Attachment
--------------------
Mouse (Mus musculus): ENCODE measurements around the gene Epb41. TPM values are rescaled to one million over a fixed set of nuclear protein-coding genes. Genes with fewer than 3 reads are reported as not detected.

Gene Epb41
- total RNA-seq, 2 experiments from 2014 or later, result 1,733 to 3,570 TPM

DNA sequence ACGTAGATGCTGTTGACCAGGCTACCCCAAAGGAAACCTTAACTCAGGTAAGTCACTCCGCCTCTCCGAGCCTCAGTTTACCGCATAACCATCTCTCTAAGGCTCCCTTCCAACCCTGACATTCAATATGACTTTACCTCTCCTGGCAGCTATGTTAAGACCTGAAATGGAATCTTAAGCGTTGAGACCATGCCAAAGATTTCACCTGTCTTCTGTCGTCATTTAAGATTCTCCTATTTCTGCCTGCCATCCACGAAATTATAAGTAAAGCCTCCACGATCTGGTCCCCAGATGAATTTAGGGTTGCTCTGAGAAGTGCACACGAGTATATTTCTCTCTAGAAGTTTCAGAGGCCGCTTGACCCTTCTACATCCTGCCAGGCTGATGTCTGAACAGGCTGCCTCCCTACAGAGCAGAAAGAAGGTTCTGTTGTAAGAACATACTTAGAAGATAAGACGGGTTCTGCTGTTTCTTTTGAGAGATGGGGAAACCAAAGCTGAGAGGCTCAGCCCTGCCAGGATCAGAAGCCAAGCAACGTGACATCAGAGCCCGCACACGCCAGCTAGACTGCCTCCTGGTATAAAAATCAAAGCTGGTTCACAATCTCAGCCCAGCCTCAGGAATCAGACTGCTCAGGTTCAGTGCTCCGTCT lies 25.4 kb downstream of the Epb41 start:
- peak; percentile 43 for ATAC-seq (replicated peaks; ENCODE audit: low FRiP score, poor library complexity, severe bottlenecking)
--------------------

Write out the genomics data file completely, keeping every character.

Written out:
Mouse (Mus musculus): ENCODE measurements around the gene Epb41. TPM values are rescaled to one million over a fixed set of nuclear protein-coding genes. Genes with fewer than 3 reads are reported as not detected.

Gene Epb41
- total RNA-seq, 2 experiments from 2014 or later, result 1,733 to 3,570 TPM

DNA sequence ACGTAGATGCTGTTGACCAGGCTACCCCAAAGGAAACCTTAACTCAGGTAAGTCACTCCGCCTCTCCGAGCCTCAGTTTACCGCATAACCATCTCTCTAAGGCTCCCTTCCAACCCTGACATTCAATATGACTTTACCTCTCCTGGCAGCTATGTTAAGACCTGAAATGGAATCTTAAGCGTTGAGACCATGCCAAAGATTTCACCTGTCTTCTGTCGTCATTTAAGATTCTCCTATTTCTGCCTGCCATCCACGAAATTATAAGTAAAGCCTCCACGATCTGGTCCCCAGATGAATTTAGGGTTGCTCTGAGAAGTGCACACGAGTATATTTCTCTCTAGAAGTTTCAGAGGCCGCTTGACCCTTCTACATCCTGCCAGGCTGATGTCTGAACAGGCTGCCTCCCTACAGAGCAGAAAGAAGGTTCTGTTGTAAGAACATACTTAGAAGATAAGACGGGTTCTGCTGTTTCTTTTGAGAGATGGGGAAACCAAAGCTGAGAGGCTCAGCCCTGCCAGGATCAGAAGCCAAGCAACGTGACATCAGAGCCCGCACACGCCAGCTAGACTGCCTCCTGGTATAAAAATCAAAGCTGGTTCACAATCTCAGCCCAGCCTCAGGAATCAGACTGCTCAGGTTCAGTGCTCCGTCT lies 25.4 kb downstream of the Epb41 start:
- peak; percentile 43 for ATAC-seq (replicated peaks; ENCODE audit: low FRiP score, poor library complexity, severe bottlenecking)